Okay, so Star Letters spend a lot of time talking about space, rockets, aliens, and even Star Wars…but today we are going to shake it up…kind of. Okay maybe not so much.
Over the weekend, we had the opportunity to go to MacDill Air Force Base in Tampa, Florida for Air Fest 2018. All day long, we watched planes soar through sky doing loop-dee-loops, parachuters fall from the sky doing wild tricks, and we even saw a Goodyear Tire blimp rock back and forth, forward and backwards (making at least one of us so uncomfortable that we are not sure that there are even words for it).
This festival for flyers is one that isn’t to miss, and we’re going to briefly describe just a couple of our favorite sights, sounds, and “feels” of the day.
In the morning, we were able to get up close and personal with some of these aircraft. We even spoke with some of the professionals and pilots that operate them. From a Raptor to the Blue Angels’ planes, they had everything a bird trapped in a human’s body could desire.
Our favorite bird to learn about was the A10 Thunderbolt II…The Warthog.
Members of the A10-C Demonstration Team with the Warthog
Members of the A10-C Demonstration Team Telling Us About the Cannon
Called the Warthog for its narrow, aggressive looking nose cone, this is the war aircraft that is known as “the plane built around the gun”. Literally, probably about 75% of the plane is a GAU-8 Avenger 30mm cannon and its components. This bad boy is designed to take out vehicles and tanks without hesitation. It was estimated by the demonstration team member that it was about 18 feet long (give or take).
It is so amazing how a military plane is so far ahead of its time, not in 1972 when it had its first flight, but even now in 2018. It was originally designed for Close Air Support (CAS) for friendly troops, which meant that it was able to protect allies and friendly troops from hostile troops approaching.
During the air show, the flight team demonstrated the quick, seamless movements of this aircraft. It can make turns on a whim and speed passed you in the blink of an eye. They even snuck up and demonstrated the features of the canon on the empty field ahead of us…and man oh man, it was hot. Literally, we mean you could feel the heat.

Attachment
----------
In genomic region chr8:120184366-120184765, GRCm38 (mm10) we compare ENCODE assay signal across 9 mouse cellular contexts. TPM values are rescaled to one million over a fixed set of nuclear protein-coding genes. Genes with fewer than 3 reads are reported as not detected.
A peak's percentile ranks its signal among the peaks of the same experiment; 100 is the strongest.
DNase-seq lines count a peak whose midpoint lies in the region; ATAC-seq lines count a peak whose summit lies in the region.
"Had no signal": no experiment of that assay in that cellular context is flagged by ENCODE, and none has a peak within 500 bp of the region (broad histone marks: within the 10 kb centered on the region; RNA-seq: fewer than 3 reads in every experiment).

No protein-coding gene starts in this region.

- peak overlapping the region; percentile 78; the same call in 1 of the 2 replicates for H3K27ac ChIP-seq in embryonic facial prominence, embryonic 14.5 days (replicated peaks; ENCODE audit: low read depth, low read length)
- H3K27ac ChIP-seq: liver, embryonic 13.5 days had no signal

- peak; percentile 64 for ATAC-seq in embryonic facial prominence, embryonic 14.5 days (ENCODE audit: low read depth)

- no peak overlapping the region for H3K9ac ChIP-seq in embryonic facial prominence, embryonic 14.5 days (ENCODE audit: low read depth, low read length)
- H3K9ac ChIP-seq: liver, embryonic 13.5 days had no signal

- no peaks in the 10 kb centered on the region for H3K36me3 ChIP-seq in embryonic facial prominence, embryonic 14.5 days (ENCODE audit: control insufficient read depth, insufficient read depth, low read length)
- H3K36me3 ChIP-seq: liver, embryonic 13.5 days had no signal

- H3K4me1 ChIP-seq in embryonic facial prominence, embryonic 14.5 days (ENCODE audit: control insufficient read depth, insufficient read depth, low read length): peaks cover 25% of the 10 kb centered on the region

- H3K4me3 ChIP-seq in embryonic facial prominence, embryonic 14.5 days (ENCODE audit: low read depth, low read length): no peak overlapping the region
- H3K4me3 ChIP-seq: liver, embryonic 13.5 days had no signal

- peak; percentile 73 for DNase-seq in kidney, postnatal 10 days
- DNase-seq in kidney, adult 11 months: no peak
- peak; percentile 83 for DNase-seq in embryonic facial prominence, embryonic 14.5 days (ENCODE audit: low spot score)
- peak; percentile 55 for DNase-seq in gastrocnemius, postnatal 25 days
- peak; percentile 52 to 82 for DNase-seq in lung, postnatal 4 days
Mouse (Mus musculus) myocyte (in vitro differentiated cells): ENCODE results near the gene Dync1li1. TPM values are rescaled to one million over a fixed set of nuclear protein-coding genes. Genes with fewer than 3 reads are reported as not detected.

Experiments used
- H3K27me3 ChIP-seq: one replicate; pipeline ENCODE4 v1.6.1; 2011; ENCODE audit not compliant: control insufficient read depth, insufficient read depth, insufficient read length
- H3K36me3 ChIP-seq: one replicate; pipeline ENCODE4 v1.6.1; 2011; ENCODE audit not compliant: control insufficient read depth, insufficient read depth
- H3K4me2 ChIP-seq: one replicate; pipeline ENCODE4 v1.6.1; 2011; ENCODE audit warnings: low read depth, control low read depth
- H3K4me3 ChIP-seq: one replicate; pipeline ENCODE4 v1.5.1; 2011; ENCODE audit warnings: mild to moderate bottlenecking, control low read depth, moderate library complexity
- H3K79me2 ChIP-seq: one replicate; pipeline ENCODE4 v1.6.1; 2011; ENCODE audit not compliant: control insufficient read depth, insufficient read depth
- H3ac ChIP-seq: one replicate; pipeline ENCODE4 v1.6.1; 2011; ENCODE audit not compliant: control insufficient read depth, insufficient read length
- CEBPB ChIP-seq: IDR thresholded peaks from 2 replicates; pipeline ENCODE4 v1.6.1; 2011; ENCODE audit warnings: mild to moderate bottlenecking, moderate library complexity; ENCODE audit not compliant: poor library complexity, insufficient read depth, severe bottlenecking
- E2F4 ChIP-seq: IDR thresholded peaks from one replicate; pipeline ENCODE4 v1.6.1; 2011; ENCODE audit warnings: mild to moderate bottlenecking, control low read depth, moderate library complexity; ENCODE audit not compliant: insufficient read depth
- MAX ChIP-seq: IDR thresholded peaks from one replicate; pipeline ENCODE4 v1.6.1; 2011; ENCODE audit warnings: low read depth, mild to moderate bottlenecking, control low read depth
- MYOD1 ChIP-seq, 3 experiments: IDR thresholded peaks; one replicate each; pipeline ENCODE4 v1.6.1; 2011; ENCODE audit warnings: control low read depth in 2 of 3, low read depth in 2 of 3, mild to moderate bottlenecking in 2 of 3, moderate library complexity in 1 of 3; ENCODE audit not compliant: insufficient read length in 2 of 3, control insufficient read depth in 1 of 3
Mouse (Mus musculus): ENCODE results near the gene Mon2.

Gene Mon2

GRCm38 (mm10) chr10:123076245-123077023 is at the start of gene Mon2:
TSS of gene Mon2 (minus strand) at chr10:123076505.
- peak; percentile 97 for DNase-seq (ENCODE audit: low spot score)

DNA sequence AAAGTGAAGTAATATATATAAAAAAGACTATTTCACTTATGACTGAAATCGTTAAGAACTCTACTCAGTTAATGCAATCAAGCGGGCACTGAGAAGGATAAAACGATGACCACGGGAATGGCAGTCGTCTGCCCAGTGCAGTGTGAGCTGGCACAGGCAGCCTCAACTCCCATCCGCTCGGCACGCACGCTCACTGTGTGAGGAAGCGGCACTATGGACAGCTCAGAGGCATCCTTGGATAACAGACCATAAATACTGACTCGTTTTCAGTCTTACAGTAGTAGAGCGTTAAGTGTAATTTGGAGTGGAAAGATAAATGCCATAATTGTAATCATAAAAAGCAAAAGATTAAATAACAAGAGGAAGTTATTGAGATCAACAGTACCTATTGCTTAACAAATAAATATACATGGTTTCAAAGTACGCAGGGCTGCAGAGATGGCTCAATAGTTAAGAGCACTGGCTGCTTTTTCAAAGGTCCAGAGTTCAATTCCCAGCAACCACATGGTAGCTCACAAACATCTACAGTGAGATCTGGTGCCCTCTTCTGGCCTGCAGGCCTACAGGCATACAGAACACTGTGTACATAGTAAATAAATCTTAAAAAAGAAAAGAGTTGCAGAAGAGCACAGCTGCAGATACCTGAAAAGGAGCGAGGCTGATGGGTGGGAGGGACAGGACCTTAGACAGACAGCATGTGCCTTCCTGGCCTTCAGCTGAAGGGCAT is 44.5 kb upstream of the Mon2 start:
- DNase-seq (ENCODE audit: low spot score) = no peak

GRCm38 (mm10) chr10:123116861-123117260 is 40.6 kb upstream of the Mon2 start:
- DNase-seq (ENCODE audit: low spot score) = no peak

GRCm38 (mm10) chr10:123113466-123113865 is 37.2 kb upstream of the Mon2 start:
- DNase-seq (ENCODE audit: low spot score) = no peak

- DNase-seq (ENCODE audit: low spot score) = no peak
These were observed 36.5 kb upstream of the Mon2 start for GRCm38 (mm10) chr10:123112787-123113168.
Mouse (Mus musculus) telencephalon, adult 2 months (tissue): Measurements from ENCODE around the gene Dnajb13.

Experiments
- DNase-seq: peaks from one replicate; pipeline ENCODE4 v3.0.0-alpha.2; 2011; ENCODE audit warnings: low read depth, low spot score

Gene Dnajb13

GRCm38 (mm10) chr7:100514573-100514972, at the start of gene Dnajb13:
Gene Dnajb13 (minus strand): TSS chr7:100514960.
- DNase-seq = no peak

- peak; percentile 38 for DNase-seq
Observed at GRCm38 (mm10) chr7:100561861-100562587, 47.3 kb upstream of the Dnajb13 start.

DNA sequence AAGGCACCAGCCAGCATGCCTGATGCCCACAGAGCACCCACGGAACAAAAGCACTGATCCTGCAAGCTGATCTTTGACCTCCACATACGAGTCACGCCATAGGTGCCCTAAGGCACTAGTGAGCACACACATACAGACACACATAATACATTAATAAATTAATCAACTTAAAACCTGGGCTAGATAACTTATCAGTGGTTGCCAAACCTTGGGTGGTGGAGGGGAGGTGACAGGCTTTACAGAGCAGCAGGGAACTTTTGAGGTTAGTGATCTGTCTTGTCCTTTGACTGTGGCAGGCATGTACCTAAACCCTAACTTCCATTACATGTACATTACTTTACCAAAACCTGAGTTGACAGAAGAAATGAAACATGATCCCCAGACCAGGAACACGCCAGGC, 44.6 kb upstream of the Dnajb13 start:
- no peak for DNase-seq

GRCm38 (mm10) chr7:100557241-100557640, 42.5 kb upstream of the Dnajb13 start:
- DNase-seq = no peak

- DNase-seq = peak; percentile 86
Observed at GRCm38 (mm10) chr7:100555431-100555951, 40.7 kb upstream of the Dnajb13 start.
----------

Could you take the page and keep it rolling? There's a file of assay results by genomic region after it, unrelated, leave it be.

After the A10 demonstration, the other part of the show was the air demonstration of the Navy’s Blue Angels. Have you ever had 6 airplanes fly over you so fast that you felt the roar in your core? (psst…number 7 didn’t fly that day, and neither did the Marines’ C-130 aircraft “Fat Albert”).
They showed the crowd of amazed spectators some of the maneuvers and tricks that these skilled pilots are capable of. From flying upside down to in a diamond formation just a foot and a half from each other (which, by the way, scared the absolute bajeezus out of me!), they roared over the crowd shaking the Earth beneath our feet. However, as loud and nerve racking it may have been, it is an experience that everyone who enjoys flying things should witness.
Now, although we got sunburnt and we were at the air force base for almost 12 hours and we got about 4 hours of sleep the night before, it was awesome. We highly, highly suggest attending an air show near you, especially since the “air show season” is just beginning.
If you love rockets, planes, history, and those kinds of things, your heart and mind will just…soar. (ha..ha..ha…no? Not funny? Too corny? Our bad. Please don’t leave).
Cassie Thonen is a Space Reporter and Photojournalist for Star Letters. She studied Studio Art and Design at Northern Illinois University, with a degree emphasis in Photography. When she is not chasing rockets or staring at the stars, Cassie can be found perfecting her photography or with her dogs, Frankie and Chewie. You can find her on Twitter and Instagram.